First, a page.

Either way, spread butter (some recommend mayonnaise) on one side of each piece of bread and place the cheese of choice in between. Many grilled cheese aficionados swear by grating the cheese so that it melts quickly and evenly. When frying, set the heat to medium low to avoid burning the bread, and be sure to flip the sandwich so both sides are cooked to the same degree of doneness.
Fry or press the sandwich until the exterior of the bread turns golden brown. This is subjective of course, which is why grilled cheese can be customized for any taste preference.
Variations on the Grilled Cheese
While Americans have been enjoying grilled cheese sandwiches for decades, similar sandwiches developed around 1910 in Europe, such as the French specialty called croque-monsieur. Loosely translated as “crunchy mister,” it consists of French bread spread with Dijon mustard and topped with thinly sliced ham and Gruyère or Emmentaler cheese. The sandwich is then fried in butter. (A croque-madame adds a fried egg on top.) Years later, a similar sandwich called the Monte Cristo was created in California. This variation of the croque-monsieur is dipped in egg batter, pan-fried or deep-fried, and often sprinkled with powdered sugar and served with strawberry preserves.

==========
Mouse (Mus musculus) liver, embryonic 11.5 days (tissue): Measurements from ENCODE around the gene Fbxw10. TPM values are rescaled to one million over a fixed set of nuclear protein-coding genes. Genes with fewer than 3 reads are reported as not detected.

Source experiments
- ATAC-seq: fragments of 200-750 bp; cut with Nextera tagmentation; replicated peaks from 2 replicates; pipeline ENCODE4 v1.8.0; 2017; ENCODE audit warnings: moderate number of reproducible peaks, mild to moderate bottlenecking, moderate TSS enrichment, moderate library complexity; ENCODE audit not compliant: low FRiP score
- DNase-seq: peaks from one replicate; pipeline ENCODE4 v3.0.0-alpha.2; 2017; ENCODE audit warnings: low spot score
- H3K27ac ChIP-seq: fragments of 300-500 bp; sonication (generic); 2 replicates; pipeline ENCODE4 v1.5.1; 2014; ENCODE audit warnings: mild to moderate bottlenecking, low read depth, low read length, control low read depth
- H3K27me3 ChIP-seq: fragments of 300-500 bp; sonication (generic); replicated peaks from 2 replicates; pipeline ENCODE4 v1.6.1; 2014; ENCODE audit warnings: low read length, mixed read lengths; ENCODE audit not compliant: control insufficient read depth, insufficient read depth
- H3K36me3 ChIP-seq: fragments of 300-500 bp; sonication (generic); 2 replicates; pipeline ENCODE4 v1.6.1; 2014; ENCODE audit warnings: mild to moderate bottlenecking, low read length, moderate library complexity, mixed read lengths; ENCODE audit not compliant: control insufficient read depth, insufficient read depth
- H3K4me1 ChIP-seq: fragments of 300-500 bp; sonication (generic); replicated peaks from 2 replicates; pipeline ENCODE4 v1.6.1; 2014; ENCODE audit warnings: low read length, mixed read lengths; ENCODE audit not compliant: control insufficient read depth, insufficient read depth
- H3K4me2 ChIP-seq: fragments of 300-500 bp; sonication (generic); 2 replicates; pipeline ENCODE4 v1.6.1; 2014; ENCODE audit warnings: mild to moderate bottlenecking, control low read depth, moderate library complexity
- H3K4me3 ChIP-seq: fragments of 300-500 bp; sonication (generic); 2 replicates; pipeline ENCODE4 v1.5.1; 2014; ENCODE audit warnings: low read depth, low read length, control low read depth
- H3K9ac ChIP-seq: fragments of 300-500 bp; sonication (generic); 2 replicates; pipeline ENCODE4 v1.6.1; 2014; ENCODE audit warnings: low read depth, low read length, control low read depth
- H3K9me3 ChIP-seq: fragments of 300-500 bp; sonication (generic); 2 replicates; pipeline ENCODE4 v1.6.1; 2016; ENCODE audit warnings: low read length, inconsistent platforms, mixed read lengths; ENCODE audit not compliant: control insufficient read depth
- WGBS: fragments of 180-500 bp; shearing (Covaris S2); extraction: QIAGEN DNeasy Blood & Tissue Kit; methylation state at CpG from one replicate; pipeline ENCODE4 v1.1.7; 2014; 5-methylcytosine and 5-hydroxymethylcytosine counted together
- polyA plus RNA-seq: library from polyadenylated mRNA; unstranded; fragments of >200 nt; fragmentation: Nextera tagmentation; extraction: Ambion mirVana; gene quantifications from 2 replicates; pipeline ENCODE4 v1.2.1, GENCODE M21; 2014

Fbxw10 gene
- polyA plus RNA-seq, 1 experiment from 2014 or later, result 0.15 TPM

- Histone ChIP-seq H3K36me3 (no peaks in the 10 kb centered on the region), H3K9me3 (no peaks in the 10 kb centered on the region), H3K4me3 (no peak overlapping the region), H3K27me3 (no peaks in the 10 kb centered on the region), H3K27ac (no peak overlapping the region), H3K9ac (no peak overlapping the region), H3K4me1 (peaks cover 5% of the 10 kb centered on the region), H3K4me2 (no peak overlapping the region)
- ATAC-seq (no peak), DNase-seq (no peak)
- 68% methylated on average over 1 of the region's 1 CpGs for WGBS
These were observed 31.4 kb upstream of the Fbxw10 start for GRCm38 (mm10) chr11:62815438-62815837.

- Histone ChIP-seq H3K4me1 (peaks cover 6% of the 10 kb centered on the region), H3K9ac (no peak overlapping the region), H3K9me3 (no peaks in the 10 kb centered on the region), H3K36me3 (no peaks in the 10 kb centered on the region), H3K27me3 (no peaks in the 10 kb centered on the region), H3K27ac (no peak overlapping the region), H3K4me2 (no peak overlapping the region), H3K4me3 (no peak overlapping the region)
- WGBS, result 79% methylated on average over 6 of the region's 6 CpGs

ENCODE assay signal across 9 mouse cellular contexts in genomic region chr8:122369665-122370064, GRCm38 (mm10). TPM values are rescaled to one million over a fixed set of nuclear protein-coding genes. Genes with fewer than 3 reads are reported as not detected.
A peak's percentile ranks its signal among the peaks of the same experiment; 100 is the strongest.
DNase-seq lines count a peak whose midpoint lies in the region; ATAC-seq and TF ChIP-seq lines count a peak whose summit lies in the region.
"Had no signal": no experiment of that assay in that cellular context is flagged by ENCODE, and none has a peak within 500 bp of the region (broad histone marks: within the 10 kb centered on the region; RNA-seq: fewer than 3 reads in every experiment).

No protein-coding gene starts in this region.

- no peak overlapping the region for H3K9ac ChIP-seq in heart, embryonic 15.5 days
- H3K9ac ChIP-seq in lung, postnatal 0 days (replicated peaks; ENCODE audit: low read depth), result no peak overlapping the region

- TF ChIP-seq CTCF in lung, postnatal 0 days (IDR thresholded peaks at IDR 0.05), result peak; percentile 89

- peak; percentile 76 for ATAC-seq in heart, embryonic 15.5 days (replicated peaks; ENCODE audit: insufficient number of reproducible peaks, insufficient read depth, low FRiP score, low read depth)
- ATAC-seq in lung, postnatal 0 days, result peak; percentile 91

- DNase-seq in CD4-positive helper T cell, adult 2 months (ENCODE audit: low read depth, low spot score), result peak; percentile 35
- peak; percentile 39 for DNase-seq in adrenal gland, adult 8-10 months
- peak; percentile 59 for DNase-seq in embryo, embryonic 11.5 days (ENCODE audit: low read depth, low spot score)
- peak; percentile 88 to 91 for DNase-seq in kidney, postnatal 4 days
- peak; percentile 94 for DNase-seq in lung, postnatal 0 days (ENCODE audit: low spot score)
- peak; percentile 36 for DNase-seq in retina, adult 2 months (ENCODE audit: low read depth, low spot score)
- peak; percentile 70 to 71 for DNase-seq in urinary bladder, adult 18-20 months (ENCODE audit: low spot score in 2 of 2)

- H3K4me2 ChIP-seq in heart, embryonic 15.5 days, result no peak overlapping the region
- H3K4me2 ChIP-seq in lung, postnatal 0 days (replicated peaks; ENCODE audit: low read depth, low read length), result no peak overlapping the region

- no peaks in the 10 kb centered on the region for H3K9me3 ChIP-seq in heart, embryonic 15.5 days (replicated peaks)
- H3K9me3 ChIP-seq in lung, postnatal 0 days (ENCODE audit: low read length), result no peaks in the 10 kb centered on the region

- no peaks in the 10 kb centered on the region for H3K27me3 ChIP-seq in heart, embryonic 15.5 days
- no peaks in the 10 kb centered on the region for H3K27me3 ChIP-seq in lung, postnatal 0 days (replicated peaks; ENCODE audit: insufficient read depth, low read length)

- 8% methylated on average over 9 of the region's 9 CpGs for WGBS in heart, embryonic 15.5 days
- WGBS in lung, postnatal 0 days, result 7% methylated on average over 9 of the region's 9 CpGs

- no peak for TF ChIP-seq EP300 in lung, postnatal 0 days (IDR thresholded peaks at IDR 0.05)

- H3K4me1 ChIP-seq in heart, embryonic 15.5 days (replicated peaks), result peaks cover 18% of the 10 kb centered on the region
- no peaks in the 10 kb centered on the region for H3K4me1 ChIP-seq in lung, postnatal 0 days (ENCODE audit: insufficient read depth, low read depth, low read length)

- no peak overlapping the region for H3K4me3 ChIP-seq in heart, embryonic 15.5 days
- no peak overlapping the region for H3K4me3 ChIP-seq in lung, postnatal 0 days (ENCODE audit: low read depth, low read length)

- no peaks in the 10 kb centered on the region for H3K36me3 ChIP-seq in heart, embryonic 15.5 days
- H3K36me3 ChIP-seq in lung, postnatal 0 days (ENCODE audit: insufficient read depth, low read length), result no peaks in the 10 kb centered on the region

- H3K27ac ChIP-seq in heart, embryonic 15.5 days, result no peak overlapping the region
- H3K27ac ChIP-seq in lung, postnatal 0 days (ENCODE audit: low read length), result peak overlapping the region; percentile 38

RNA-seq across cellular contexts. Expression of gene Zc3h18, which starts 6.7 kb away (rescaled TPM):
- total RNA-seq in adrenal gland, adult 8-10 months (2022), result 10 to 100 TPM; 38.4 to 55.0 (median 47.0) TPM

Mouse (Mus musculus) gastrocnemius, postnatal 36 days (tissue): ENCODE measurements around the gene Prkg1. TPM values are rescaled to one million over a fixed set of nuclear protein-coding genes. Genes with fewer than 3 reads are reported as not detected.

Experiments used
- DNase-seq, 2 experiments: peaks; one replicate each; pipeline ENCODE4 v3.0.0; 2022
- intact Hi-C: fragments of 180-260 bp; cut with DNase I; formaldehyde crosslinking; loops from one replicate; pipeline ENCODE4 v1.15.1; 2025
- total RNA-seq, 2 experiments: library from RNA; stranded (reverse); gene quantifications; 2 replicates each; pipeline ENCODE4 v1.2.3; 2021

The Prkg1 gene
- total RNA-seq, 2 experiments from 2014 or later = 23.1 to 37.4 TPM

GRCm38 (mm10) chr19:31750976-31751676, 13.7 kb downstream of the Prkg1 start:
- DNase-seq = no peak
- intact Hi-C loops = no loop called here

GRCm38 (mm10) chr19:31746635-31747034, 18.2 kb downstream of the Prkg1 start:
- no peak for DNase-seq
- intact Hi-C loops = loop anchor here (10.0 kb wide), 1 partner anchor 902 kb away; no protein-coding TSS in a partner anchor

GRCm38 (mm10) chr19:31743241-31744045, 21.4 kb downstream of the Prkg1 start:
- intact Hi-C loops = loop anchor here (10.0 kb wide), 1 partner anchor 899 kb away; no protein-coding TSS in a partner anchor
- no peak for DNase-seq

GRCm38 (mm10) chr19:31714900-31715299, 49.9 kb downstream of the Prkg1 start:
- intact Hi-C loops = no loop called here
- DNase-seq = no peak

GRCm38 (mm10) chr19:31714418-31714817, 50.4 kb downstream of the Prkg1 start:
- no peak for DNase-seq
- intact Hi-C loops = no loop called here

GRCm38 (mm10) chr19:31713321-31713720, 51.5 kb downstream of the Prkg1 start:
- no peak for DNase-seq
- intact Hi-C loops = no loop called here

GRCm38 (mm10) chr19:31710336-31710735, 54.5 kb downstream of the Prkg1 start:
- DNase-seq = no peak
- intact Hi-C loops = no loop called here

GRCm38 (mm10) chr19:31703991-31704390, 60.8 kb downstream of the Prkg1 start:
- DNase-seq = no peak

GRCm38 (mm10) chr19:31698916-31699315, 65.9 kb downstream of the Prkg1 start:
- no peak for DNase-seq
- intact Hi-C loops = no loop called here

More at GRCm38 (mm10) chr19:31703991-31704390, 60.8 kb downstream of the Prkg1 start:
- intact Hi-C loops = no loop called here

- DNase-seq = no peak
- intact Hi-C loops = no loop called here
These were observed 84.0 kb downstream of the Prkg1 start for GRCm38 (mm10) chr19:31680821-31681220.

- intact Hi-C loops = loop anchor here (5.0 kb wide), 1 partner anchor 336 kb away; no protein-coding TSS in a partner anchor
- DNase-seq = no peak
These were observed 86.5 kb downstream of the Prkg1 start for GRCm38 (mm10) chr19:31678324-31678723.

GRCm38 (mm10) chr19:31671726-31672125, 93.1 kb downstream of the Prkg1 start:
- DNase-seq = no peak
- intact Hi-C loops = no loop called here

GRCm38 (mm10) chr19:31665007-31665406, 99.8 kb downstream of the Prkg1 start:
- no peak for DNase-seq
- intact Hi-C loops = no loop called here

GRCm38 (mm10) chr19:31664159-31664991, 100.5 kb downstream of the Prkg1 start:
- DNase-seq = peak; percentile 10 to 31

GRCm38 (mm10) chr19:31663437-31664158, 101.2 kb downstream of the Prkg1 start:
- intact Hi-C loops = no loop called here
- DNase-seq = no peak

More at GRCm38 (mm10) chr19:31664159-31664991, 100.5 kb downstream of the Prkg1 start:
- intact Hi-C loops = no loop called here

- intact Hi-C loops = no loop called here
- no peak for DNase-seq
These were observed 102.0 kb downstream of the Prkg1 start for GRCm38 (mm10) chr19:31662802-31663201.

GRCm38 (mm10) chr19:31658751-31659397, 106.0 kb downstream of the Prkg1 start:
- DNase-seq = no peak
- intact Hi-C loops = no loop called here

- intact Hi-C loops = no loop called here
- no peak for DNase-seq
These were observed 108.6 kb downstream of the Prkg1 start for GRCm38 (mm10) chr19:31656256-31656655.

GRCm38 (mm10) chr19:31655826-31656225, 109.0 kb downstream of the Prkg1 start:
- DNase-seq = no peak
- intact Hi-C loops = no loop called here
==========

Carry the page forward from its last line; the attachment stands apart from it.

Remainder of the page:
Grilled Cheese Recipes for Weeknight Meals
Even though grilled cheese sandwiches are often featured as a lunch item, they can be made for any meal of the day. Try setting up a grilled cheese station (like a taco bar) where everyone in the family can have the opportunity to be creative and maybe even expand their food repertoire. Pick cheeses that melt well, and have fun selecting a variety of condiments and other complementary foods. This idea also works well for birthday parties instead of ordering yet another pizza.
Here are some suggestions for the Grilled Cheese Bar:
Breads: Country style white, multigrain, rye, asiago cheese, French peasant, and pumpernickel.